Photo by Maria Runarsdottir
The evolution of Kottbusser Tor, its monstrous Neues Kreuzberger Zentrum and its characteristic Kreuzberger Melange.
Walk north from the Kottbusser Tor U-Bahn station and you’re in a chaotic jumble of shouting fruit sellers and neon-lit shisha bars where drug-addled youths cross paths with shuffling refugees. It’s what most people think of when they say “Kotti”. It’s the ultimate expression of the Kreuzberger Melange, the district’s notorious mix of cultures, people and architecture. But that vaguely menacing shopping zone and the 12-story wall of apartments looming over it, collectively titled the Neues Kreuzberger Zentrum (NKZ), was a 1970s attempt to bring Germanic order to chaotic Kreuzberg and stamp out its messy “melange” once and for all.
The NKZ has 40 years of enemies. At street level, it’s a rabbit’s warren of dark hallways, alcoves and hidden stairs as if designed by a committee of drug dealers and illicit urinators. The too-tall apartment block hangs over Adalbertstraße, an intimidating gateway to Kreuzberg’s SO36 district and an ironic echo of the original Kottbusser Tor, a gate in Berlin’s long-gone city wall on that site that led south toward Cottbus. The complex has been called an eyesore, a monster and a “profit worm” for its snake-like plan. One of its nicknames is the “Neues KZ” – German shorthand for concentration camp. Just 10 years ago, during the NKZ’s darkest days of neglect and crime, Kreuzberg’s then-Mayor Franz Schulz asked incredulously, “How could such a construction be approved?”
The complex has been called an eyesore, a monster and a "profit worm" for its snake-like plan. One of its nicknames is the "Neues KZ" -- German shorthand for concentration camp.
To answer that question, walk north from the NKZ to Oranienstraße and up three floors to the Museum der Dinge. Here you can peruse the archives of the Deutscher Werkbund, a group of designers who, in the early 20th century, invented modern design. Glass cases show off Gustav E. Pazaurek’s curated collection of kitsch that illustrates everything these minimalists hoped to eliminate: complex shapes, decoration and nostalgic sentiment. The Werkbund inspired the Bauhaus, which led to Germany’s post-war boom in boxy, flat-roofed apartment blocks. The Neues Kreuzberger Zentrum was basically this train of thought driven to its logical destination: a blocky concrete megastructure that wiped away dozens of ‘primitive’ 19th-century buildings. Urban planners in the 1960s issued a drawing illustrating all the features of the dreaded Kreuzberger Melange the NKZ would stamp out: the jumble of architectural styles; apartments and shops coexisting in the same buildings; the lack of parking.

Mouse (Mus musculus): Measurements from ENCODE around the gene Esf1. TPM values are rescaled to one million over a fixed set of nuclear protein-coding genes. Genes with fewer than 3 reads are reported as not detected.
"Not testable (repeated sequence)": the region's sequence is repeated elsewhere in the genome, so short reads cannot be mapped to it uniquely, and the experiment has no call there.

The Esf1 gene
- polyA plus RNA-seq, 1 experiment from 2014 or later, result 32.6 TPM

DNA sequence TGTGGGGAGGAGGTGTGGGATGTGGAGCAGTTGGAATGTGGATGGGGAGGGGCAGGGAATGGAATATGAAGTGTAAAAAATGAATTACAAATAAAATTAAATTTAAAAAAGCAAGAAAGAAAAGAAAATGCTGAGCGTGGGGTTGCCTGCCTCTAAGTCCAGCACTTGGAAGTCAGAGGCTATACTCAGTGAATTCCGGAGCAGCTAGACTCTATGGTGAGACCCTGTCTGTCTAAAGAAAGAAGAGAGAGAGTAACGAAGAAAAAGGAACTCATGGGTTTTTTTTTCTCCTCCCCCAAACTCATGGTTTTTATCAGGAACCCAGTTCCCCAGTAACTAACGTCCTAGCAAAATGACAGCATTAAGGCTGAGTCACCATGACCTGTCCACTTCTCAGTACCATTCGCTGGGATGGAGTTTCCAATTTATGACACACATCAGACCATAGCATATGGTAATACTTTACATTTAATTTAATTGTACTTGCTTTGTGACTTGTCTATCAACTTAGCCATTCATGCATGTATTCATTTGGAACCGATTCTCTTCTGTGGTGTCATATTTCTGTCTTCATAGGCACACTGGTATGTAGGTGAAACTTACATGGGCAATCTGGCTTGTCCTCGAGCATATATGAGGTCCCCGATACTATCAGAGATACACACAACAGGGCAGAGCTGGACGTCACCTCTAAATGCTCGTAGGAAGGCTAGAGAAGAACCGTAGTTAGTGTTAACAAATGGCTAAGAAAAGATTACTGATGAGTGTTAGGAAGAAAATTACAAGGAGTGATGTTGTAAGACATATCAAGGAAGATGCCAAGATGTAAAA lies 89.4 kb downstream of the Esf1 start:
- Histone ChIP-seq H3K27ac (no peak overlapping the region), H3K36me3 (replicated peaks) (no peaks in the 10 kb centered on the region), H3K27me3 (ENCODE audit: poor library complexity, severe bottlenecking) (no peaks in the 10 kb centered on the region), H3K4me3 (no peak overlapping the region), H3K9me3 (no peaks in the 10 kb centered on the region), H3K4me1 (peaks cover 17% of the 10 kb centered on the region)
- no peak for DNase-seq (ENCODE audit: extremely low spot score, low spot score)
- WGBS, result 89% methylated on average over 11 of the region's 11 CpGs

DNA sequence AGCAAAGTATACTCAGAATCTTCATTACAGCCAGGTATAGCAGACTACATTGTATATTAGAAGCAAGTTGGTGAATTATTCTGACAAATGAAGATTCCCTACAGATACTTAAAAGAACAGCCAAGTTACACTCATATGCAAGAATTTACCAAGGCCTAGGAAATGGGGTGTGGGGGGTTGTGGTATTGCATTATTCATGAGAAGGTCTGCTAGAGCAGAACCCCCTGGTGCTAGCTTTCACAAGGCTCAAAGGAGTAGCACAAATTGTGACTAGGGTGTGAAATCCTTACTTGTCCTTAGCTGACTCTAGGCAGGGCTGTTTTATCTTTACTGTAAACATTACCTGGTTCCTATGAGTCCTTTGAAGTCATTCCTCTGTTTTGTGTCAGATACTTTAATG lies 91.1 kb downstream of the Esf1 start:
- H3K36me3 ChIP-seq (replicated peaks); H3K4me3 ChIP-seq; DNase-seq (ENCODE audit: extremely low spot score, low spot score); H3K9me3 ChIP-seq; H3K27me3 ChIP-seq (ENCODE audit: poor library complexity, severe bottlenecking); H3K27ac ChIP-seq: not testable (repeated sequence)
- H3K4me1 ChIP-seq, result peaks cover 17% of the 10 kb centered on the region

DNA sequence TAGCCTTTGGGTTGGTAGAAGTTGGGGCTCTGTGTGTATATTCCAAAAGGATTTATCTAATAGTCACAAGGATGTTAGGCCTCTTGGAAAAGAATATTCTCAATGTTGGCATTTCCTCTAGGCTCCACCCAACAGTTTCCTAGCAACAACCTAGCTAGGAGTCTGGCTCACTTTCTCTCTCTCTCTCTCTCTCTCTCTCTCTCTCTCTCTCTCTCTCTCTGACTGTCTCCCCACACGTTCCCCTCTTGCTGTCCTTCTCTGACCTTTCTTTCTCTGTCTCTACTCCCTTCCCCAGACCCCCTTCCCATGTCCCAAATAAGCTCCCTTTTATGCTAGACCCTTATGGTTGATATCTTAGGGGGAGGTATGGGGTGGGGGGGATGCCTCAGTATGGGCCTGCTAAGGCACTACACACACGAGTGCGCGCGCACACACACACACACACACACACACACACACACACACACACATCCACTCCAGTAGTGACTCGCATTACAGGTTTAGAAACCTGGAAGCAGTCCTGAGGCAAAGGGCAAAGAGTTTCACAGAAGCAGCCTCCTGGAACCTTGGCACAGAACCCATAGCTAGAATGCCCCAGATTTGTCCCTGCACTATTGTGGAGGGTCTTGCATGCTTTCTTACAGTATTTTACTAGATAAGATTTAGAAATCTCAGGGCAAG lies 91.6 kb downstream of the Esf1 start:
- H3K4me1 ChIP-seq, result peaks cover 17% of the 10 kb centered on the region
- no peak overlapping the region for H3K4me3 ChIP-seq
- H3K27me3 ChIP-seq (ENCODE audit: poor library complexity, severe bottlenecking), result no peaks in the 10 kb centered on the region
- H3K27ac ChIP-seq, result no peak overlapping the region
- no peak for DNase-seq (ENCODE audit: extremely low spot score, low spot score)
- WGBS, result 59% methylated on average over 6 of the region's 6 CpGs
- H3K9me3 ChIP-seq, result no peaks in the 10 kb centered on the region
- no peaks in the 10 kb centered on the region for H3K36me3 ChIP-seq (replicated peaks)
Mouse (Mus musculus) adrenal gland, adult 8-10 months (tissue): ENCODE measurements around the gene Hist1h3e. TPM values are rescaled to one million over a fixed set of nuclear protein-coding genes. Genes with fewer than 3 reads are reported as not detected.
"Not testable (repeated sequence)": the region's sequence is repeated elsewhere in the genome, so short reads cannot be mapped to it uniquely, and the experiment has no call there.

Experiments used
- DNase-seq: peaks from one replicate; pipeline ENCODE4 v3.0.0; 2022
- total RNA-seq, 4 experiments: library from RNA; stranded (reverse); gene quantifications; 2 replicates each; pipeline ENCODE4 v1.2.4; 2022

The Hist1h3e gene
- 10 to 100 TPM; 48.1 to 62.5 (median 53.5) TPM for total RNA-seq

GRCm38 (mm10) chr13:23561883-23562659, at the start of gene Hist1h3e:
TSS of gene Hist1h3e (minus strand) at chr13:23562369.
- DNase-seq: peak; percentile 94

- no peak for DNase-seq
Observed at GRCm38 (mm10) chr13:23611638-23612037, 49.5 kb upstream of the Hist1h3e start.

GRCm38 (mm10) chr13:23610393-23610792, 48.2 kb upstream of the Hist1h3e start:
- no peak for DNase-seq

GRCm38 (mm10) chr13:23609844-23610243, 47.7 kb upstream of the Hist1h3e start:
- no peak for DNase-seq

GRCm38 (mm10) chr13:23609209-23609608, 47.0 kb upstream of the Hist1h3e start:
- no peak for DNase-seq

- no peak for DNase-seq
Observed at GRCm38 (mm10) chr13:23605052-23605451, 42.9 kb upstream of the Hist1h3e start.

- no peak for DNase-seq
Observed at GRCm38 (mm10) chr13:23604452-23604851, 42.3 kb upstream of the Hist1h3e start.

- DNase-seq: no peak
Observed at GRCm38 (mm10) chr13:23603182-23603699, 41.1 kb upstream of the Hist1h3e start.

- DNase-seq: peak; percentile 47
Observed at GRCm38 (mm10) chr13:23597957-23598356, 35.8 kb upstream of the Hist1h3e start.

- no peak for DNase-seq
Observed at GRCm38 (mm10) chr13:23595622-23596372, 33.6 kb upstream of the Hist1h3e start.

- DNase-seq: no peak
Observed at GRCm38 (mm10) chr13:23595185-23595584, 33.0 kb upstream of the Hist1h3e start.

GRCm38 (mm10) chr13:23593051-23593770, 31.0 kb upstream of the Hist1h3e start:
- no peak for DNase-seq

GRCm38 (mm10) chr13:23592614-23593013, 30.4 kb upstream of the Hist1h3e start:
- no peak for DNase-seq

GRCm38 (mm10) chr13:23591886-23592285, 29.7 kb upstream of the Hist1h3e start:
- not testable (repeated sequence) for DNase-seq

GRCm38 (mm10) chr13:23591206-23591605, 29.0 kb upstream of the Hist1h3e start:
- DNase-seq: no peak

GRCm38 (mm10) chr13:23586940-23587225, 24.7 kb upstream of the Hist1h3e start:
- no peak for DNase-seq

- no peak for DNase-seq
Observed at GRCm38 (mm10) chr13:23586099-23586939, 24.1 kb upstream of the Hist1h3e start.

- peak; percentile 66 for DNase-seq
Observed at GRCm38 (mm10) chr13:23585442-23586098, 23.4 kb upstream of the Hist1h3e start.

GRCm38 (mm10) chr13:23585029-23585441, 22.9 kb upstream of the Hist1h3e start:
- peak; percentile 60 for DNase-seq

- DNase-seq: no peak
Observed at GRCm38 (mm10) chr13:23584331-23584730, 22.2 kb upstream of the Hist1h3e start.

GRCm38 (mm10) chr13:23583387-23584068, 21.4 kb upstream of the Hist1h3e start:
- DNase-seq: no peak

Those planners couldn’t acknowledge one of the NKZ’s primary targets: the district’s growing Turkish population. When the Berlin Wall went up in 1961, 10,000 workers who had commuted to West Berlin were suddenly trapped behind the Iron Curtain. The West German government invited thousands of Turkish ‘guest workers’ to take their place. These guests – mostly young men – sent for their families and made Kreuzberg their new home. A 1960s newspaper compared multicultural Kreuzberg to the slums of Harlem: “Young Germans are deserting the district, leaving only the old, weak, outsiders, freaks and especially foreigners.” Today, Berlin’s Turks are part of the city’s social fabric, but as late as 1982, Chancellor Helmut Kohl drew up a radical four-year plan to reduce Germany’s Turkish population by 50 percent. The construction of the NKZ was a deliberately hostile gesture, like an alien craft dropped in an urban swamp, radiating the sanitising glow of German orderliness. Its message: it’s time to go home!
Photo by Maria Runarsdottir
Allied bombing in World War II left 40 percent of Kreuzberg in ruins. Twenty years later, little had changed and the area was ripe for urban renewal. Thanks to a kickstart from the US government, West Berlin was in the midst of a building boom – projects like the Europa Center were both symbols of Western freedom and surprisingly profitable cash cows. In this context, the NKZ was touted as the “Europa Center for Kreuzberg”, a beacon of chic meant to draw prosperous Germans back to the district. Key to this renewal was an elevated motorway linking isolated Kreuzberg with the rest of Berlin, running along Oranienstraße. The NKZ’s extreme height was justified as a noise buffer between the cars and apartments to the south. A brochure proudly promised that all this construction would leave Kreuzberg unrecognisable.